- Category: Love and Relationship Readings
- Last Updated on June 12, 2013
- Written by Mark Blair
Ask anyone if it's better to tell the truth than lie and they'll inevitably say "Yes!" Ask them if they have ever lied and they'll most likely say "Yes!" But if you ask "Would you lie if you knew it would end a lot of pain and suffering?" they might also say "Yes." The difference is not whether the truth and lie is good or bad. It's about the effect of the truth on the situation.
Dan Ariely wrote a book called "The Honest Truth About Dishonesty: How We Lie to Everyone--Especially Ourselves" and says that we really lie all of the time, mostly to ourselves. We are very capable of deceiving ourselves into believing that we don't tell lies. Because most of us grew up learning that telling the truth is good; telling lies is bad.
You're at the office and it's been a terrible day. Your partner calls and asks when you will be home. You tell them that you have to work a little late today. The truth is you want to stop at your favorite bar on the way home and decompress for an hour.
Are you a bad person for telling a lie? Or are you a compassionate partner who knows that after a little breathing time, you'll be better company when you get home? Telling the truth may have prompted a long conversation on the phone that you didn't really want to have right then.
There is a time and place for the truth. You're in a car accident with your partner, who is seriously injured. You're sitting on the edge of the emergency room gurney with your partner when they ask "Am I going to be OK?" You'll probably say "Yes, you're going to be fine." Right then is not the time to read the laundry list of things wrong then tell them they have a 25 percent chance of living. They need some assurance right then. They need a little lie.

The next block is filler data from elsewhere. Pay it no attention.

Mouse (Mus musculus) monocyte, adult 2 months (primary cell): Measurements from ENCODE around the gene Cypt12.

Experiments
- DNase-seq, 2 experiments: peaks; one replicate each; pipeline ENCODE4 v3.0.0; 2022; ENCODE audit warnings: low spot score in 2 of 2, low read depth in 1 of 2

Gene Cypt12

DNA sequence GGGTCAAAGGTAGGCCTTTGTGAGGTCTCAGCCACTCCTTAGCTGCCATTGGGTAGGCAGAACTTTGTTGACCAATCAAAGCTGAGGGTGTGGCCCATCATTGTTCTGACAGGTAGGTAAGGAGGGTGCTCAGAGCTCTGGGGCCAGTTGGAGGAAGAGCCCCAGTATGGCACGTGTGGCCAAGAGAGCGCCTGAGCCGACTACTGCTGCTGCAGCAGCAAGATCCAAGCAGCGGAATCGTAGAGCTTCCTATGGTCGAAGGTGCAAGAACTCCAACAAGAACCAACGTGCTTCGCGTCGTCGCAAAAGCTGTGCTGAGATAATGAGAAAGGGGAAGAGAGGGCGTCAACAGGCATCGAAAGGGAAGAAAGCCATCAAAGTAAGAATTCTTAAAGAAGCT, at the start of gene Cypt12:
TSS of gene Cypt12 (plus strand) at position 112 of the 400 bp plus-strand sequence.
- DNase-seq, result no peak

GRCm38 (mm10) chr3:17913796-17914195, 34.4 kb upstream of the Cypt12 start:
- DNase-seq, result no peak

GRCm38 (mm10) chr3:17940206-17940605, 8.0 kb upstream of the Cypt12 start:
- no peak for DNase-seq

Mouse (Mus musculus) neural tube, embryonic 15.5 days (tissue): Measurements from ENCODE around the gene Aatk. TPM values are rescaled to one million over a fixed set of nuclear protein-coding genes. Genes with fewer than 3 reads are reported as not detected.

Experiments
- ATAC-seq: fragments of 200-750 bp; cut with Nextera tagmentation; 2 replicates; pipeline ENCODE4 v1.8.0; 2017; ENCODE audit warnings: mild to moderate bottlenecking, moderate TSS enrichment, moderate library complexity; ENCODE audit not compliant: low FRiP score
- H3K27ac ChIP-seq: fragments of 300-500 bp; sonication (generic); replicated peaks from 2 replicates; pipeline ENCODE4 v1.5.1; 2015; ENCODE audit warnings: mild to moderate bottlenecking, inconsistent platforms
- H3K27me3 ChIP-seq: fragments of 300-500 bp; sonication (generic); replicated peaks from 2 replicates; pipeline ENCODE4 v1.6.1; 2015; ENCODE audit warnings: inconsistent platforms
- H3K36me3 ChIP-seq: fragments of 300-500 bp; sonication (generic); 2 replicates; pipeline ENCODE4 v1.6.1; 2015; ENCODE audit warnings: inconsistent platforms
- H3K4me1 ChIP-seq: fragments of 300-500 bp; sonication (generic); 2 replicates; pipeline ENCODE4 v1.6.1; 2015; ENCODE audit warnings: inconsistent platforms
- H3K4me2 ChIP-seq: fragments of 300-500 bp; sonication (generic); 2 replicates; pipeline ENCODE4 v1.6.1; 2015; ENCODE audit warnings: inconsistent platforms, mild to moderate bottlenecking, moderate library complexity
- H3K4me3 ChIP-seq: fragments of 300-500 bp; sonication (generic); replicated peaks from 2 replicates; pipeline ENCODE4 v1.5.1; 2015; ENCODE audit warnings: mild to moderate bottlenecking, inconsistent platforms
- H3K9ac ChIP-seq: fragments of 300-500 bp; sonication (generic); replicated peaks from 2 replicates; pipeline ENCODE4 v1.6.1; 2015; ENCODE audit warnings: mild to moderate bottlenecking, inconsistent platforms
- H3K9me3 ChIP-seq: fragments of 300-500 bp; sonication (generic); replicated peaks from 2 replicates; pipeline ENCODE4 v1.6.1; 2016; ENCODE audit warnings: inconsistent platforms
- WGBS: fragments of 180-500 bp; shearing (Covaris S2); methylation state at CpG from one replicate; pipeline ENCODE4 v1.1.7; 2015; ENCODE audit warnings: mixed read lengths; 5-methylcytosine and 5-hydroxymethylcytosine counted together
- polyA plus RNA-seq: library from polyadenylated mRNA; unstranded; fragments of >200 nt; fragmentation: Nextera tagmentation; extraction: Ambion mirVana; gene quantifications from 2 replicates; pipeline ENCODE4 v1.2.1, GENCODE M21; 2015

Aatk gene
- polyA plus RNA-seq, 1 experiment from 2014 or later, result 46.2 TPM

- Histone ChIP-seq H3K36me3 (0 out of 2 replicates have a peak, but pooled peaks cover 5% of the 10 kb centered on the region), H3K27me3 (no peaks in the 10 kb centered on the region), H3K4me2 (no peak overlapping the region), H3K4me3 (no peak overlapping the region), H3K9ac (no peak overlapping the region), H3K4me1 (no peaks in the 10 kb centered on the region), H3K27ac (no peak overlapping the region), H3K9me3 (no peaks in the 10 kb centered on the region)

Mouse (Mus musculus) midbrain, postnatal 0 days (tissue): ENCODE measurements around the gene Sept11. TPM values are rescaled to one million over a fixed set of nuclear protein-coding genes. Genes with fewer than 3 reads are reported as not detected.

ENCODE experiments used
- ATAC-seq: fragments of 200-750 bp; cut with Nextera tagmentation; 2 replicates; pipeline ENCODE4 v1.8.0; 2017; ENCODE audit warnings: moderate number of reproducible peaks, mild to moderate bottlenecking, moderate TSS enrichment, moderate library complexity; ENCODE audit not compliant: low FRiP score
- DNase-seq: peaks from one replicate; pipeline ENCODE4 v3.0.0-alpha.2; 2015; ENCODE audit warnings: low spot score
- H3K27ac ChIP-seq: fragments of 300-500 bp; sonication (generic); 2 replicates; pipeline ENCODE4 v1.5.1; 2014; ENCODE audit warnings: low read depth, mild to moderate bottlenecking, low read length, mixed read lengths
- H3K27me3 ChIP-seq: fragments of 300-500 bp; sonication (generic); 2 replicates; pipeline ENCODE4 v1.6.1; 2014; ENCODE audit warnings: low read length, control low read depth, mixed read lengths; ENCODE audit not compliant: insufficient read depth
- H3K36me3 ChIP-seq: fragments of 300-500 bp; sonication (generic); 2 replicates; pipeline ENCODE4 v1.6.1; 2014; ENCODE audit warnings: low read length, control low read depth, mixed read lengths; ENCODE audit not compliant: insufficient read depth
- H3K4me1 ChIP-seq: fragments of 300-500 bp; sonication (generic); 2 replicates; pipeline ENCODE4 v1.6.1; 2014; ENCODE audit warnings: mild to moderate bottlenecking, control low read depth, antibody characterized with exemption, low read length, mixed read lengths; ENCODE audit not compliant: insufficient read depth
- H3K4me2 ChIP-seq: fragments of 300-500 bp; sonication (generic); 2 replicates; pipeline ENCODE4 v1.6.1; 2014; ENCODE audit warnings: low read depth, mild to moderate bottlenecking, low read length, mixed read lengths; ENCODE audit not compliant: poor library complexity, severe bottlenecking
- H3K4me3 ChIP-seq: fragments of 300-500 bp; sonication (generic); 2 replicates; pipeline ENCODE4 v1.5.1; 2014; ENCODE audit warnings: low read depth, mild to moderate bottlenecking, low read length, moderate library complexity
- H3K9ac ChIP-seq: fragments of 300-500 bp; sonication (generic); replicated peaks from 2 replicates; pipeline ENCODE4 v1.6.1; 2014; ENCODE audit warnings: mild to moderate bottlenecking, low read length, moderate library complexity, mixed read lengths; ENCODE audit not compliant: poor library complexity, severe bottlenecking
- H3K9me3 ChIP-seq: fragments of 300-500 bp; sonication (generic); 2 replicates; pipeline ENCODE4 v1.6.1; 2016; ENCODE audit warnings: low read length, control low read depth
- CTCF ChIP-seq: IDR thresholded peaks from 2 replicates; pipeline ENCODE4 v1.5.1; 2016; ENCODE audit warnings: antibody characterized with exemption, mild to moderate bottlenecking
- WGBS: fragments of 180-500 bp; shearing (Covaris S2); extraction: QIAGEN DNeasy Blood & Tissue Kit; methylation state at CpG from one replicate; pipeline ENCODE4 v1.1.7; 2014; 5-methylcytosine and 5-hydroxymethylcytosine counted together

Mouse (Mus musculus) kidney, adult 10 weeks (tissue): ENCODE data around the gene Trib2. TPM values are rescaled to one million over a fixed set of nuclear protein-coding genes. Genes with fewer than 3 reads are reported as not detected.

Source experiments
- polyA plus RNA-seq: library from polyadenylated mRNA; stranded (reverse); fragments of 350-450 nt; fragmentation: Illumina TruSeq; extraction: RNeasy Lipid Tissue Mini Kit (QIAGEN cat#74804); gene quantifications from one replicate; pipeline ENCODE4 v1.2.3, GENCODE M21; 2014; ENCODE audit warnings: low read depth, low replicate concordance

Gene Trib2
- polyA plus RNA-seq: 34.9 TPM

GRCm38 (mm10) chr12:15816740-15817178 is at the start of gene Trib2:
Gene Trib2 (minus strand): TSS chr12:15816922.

Which brings us to the point where many times, people know they are being lied to. And they know that the lie is the best possible choice at the time. So they tolerate it until it's time to hear the truth. Sometimes a person will say later "I knew I was in bad shape but it was nice to hear from you that I was going to be OK."
Beware of hiding behind truth to use it as a weapon. Your partner calls you at work and asks "Are you having sex with my friend Bob?" It might be the truth, but if you say "Yes, and it's great!", that truth becomes a knife inflicting more pain into the situation. Maybe the truth is not the best thing to use right now. Discussing this "offline" might be the best course of action. Even if you have to tell a little lie to get your partner off of the phone.
The most important thing in a relationship is communication. There are times when telling a lie allows for better communication. If a mess is created because of the lie, then good communication can clean it up later. It's not always black and white, which is hard for people to digest.
When the time comes to make that decision to hold back the truth, ask yourself if it is to help the situation or to hurt it even further. If the intention is to help, then things will be fine with some more communication later. If the truth will just cause more harm, then it will be like throwing gasoline on a fire. Which is something you'll have to decide in that moment.
Just be careful with that gasoline that you don't get yourself burned even worse than your partner.